Dean Baker is co-director of the Center for Economic and Policy Research
Last spring, Wall Street investment banker Peter Peterson hosted a lavish, daylong conference devoted to the budget deficit. One of the highlights was an appearance by President Clinton. Clinton boasted of how he had wanted to cut Social Security back in the mid-90s but Congressional leaders from both parties wouldn't let him.
The cut he had wanted would have reduced the annual cost of living adjustment by 1 percentage point annually. This would have left seniors in their 70s, 80s and 90s with Social Security benefits today that are about 15 percent lower than their current level. How great would that have been?
Peterson is back with Round II this week, another lavish affair devoted to the deficit. President Clinton will again be playing a starring role, although it is not clear whether he will still be boasting about his wish to cut Social Security benefits.
What is clear is that Peterson is using his vast fortune to push an agenda that has little to do with deficit reduction, and everything to do with cutting Social Security, Medicare, and other programs that are vital to ordinary working people.
This fact is apparent from the list of attendees. This is supposed to be a group seriously committed to deficit reduction, yet one of the highlights will be a talk by Rep. Paul Ryan, the Republican chairman of the Budget Committee.
Mr. Ryan is best known for a budget proposal that calls for $3 trillion in individual and corporate tax cuts over the next decade. These cuts are supposed to be offset by the elimination of tax deductions, except Ryan does not identify a single tax deduction that he wants to eliminate.
All he identified is $3 trillion in tax cuts, most of them going to the wealthy, that he wants to eliminate. In Peterson's world, giving up $3 trillion in revenue is deficit reduction.
The remarkable part of this story is that there are people who are talking about the budget deficit in a serious way. They are proposing solutions that enjoy the support of the American people and they are right in front of Peterson's nose, but he is doing his best to ignore them.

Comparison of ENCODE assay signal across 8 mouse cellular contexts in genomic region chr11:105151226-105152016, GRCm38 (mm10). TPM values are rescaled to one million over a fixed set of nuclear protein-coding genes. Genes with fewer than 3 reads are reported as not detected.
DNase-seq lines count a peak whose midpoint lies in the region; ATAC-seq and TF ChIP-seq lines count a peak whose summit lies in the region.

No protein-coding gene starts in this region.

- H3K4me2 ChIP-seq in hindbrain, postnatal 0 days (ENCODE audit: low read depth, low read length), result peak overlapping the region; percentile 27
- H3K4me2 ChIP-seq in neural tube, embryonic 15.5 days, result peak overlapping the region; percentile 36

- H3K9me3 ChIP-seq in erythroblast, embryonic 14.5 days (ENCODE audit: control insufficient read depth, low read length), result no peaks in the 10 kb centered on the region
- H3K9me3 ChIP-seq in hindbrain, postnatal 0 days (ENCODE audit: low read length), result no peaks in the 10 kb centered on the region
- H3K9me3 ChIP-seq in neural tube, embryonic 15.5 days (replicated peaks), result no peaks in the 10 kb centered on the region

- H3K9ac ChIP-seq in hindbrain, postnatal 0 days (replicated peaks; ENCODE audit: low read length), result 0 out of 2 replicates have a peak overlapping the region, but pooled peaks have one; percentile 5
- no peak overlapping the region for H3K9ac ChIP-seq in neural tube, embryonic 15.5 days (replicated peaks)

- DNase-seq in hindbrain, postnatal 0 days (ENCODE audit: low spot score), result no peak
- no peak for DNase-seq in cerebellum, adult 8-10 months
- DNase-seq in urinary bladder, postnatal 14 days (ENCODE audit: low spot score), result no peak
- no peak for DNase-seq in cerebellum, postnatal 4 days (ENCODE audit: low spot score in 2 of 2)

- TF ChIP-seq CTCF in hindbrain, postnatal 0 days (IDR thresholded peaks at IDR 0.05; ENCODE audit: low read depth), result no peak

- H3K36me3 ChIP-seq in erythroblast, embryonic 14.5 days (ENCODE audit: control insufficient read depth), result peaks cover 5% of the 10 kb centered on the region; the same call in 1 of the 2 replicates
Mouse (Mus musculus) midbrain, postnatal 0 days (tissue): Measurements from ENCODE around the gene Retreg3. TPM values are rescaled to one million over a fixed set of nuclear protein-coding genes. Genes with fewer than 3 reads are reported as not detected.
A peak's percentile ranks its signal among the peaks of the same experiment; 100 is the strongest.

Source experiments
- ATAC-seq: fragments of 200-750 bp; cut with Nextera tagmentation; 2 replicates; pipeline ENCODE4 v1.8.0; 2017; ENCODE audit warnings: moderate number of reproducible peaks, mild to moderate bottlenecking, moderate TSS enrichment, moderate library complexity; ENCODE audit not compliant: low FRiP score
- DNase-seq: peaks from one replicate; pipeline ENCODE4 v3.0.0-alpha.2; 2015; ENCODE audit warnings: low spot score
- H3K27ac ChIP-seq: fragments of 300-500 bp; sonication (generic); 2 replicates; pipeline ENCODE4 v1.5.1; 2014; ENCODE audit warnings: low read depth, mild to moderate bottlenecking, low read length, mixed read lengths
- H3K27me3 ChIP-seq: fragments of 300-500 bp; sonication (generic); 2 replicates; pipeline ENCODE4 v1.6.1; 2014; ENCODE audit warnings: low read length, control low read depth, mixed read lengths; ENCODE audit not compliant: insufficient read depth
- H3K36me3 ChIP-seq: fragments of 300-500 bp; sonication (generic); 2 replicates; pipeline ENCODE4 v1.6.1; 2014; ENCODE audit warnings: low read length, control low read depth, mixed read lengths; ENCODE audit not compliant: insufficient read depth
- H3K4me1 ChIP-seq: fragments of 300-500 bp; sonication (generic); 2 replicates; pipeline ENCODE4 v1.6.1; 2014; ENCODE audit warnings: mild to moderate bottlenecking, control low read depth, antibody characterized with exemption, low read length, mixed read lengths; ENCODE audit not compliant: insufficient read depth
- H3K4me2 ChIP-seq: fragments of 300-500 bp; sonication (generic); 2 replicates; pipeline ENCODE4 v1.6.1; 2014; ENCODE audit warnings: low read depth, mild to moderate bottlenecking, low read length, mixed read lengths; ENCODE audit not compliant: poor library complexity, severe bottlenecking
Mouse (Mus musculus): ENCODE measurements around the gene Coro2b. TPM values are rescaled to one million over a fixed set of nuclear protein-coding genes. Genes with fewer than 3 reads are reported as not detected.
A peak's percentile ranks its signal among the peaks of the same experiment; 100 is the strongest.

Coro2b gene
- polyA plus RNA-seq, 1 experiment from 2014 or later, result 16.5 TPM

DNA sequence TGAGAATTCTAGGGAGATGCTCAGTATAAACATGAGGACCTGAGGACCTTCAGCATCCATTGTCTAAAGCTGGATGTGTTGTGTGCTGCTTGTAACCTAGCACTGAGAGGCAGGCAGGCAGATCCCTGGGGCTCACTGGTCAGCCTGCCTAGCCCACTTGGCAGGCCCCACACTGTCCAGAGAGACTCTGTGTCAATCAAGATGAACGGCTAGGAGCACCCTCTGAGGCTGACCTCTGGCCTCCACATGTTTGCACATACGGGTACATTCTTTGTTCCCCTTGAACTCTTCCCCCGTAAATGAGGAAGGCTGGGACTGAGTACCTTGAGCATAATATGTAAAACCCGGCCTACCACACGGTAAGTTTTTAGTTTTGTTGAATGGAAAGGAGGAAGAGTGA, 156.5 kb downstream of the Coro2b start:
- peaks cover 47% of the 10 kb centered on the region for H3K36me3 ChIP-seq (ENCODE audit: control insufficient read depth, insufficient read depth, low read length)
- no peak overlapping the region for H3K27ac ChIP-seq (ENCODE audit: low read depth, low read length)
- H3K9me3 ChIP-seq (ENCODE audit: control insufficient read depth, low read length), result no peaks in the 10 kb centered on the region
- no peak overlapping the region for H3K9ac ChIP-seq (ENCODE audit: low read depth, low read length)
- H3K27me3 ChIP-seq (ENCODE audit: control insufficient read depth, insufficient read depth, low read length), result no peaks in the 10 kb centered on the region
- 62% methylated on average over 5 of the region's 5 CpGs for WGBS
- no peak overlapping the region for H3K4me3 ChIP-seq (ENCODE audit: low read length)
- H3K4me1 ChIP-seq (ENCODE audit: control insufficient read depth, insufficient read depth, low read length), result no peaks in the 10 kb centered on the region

While Ryan will be touting his plan for adding another $3 trillion to the debt with more tax cuts for the wealthy, and increasing the cost of Medicare to the American people by $34 trillion, at least one of the groups at the conference will be presenting a budget plan that is much more in accordance with the views of the American people.
The Economic Policy Institute (EPI) will be presenting a plan at the conference that Peterson's group has scored as achieving sustainable budget targets in ways that are broadly consistently with polling data. (Two other groups presenting at the conference, the Center for American Progress and the Roosevelt Institute Campus Network are likely to present plans sharing many of the same themes, but their proposals are not yet public.)
There are several important principles guiding the EPI plan. First, it focuses on jobs and growth as the immediate problem facing the economy. It is ridiculous to be spending so much time yelling about the deficit at time when 25 million people are unemployed, underemployed or out of the work force altogether.
It is especially absurd when everyone knows that the economic crisis caused by the collapse of the housing bubble is the main reason that we have large deficits today. The main reason the budget went from deficit to surplus in the '90s was the unexpected drop to 4 percent unemployment at the end of the decade, not deficit reduction measures by President Clinton and/or the Republican Congress.
Once the economy is back near full employment, the EPI plan gets most of its revenue from increasing taxes on the wealthy, the big winners in the economy over the last three decades. It also includes a tax on Wall Street financial speculation, taxing the folks whose recklessness brought on this economic disaster.
The cuts focus on the military budget. It protects Social Security and Medicare, which are vital programs to the country's workers and their families, and actually increases spending on infrastructure, education and other areas that will foster long-term growth.
What is striking is that this program is broadly consistent with extensive public opinion polling on the budget. People don't want to see Social Security and Medicare cut. They think the rich need to pay more, and they see the military as the major area of spending most amenable to cuts. The Progressive Caucus, the largest caucus in Congress, put out a budget proposal along these lines last month.
Even Peterson's own America Speaks project came to similar conclusions. This project subjected groups of people at 19 sites across the country to six hours of Peterson-designed deficit rants. In spite of badly biased presentations, the story was the same. Don't cut Social Security and Medicare. Tax Wall Street and the rich and cut military spending.
The basic problem is that the country is entirely prepared to deal with the deficit in a reasonable and responsible way. However, the people's vision does not include Peterson's goals of gutting Social Security and Medicare. Rather than being "deficit hawks," in denying the obvious path forward on the economy and deficit, Peterson's gang can best be described as "deficit ostriches."
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